14. Yes, in a sufficiently bad case where all other means are exhausted, then I don't believe it is morally wrong to use force to force neighbors and other cultures to conform to those objective moral standards that we feel are common to all people. Example 1: The Nazis incinerating Jews. Even if they hadn't attacked the rest of Europe this would be a sufficient justification for a legitimate authority to attempt to overthrow Nazi rule. Example 2: Genocide, such as the type we see in Africa every decade or so. This is sufficient justification for a legitimate authority to step in and use force to stop the killing. Even when force is justified (this is called just war theory, by the way, which is based on natural law theory), the objective moral standards still govern. So it is not acceptable to use evil means to obtain a good end. The use of the nuclear bomb by the USA in WWII against non-combatants is an example of an evil means that is unjustified even though the intention may have been good. If American culture is so wasteful that it is denying other people in the world their fundamental rights (life, liberty, etc) or causing them to starve or some other sufficiently bad reason, then YES of course the rest of the world would have not only the right but the DUTY to force America to change if other means that are possible (persuasion, market forces, etc) are exhausted.
  15. So do you think they (i.e. - chattel slavery, militant imperialism, pederasty, etc) are wrong in all circumstances (i.e. - absolutely wrong)? Or is your opinion subject to revision as you have claimed above, since it is based on a subjective feeling? What is YOUR definition of a human, and when do YOU believe that human life begins?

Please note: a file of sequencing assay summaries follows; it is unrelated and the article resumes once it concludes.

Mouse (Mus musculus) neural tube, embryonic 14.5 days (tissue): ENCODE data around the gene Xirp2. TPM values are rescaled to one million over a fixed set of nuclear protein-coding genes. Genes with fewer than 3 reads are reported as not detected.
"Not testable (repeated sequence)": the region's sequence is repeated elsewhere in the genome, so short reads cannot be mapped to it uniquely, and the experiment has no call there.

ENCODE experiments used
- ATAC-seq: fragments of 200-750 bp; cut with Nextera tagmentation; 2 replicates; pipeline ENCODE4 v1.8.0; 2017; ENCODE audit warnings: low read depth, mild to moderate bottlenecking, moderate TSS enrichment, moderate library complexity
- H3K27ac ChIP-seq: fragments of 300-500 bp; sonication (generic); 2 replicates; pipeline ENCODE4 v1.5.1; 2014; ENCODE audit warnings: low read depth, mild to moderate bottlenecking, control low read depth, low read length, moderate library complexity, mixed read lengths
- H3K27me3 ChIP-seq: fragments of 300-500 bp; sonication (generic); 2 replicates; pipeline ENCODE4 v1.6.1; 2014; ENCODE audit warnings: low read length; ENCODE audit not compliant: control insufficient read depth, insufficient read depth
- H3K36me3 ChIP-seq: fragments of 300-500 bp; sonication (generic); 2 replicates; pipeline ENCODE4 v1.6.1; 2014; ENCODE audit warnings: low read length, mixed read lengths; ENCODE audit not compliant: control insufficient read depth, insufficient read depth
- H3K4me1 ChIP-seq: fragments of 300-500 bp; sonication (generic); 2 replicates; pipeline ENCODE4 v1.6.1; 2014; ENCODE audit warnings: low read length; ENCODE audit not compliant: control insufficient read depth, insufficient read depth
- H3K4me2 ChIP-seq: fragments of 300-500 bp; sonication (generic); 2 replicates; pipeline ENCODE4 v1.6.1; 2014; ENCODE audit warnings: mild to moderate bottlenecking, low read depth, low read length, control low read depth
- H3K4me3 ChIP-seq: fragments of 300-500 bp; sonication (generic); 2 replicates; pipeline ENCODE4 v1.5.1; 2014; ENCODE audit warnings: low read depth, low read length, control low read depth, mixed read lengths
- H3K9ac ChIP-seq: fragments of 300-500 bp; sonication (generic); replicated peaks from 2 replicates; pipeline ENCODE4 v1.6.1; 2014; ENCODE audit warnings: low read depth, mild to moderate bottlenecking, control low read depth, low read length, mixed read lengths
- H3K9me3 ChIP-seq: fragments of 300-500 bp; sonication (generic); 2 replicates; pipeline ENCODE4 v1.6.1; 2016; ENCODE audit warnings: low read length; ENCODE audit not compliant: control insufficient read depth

16. You are correct that objective moral standards don't come "from reason." I apologize if I was unclear in stating this above. We utilize reason to identify what those standards are. The "source" of those standards is a nice subject to ponder, but we aren't going to solve that here. I don't think it matters, however, whether you consider God to be the ultimate source of those standards (as Aquinas and Newman and others did) or whether you consider them to be a product of evolution (as you do.) The questions relevant for moral and political action is: do these standards exist or not? Are they objective (independent of the subject)? And are they normative for our actions? Your use of the word "principles" is different from the Aristotelian sense that I was using, and the common definition which is "a fundamental truth or law as the basis of reasoning or action." Principles for Aristotle were self-evident (albeit unverifiable) for all people. They are not open to being challenged and revised; a principle that has been revised could not have been a principle in the first place. The true principles, in fact, are transcendent - they can't be denied coherently (e.g. - the principle of non-contradiction.) Your use of the word "principles" in the above paragraph can be replaced by the word "ideas" in all places and still mean the same thing. The only people who would deny an Aristotelian principle are called "psychopaths." Under your system, a psychopath is just someone who thinks differently than the crowd, or otherwise it loses any meaning at all as a word. It is more likely, I think, that one of us is just reasoning inaccurately since we haven't identified any principles that we don't commonly share. Well, ok, but I thought you were arguing that Europe still believes in truth? This statement you've made is all I meant by saying that Europe no longer believes in truth - i.e. her principles are no longer principles; they are just popularly held ideas open to revision. Truth, as defined by the Western tradition from Plato all the way up to Kant, is the conformance of the subject's affirmations (or negations) to objective reality. Truth is independent of the subject; it is the subject's job to utilize reason to discern the truth and conform his/her actions to it. After Kant, we have idealism and post-modernism which hold that we can't discern objective truths, or they may not exist. I think this is where you are (although I'm not sure that you realize it) because reality as you are conceiving it is not independent of the subject. Ok, well, have you considered the other things you've just justified with your positivism? Things that, just a few paragraphs above, you were condemning? Here's a few: 1. Chattel Slavery - popularly held to be morally acceptable by most Americans in the 19th century 2. Militant Imperialism - popularly held to be morally acceptable by the British in past centuries 3. Pederasty - popularly held to be morally acceptable by the ancient Greeks At some point, you have to make a choice. Either there are objective moral standards or there are not. If there are not, then you have to explain how all of these actions are "wrong." A straw man argument is based on misrepresenting your argument. Simply because you have not made such a suggestion does not mean that I have misrepresented your argument. I may have misrepresented your argument (unintentionally, of course), but if so I wish you'd tell me rather than avoiding the issue! The fact is, under British positive law and American judicial decree, a handicapped baby that is not yet born does not have an inalienable right to life. I'm asking you, using reason and scientific data, to tell me WHEN does your so-called "post-fertilization organism" developing inside the womb of human also become a human itself and therefore protected by our common belief that humans have a right to life? Above you were criticizing the Nazis for incinerating Jews. Now you are saying that it is acceptable to redefine the word "human" in different contexts when the right to life is at stake? You are misrepresenting natural law theory here. The absolute moral standard is proposed to exist independently of the subject or the subject's reason. The subject must then use his reason to identify those standards and conform his actions to them. You are correct that Legal positivism bypasses both the absolute standards and reason and promulgates laws that may or may not be in accordance with the absolute moral standards. Well, I obviously disagree. This positivism, when maintained consistently, justifies all sorts of horrible actions throughout history. Hopefully it is clear now why I stated that I don't believe the contemporary Western European model will make for a just society. There is a pretty big chasm between your thought and mine, isn't there? I am not sure what it would take to reconcile things one way or another. Bernard Lonergan, I think, may have some thoughts that would interest you since he starts from the subject and uses the empirical method to arrive at empirical and transcendent arguments for metaphysics, objective truth, etc. I am, however, just beginning my study of this methodology so I can't offer any opinion on it, good or bad.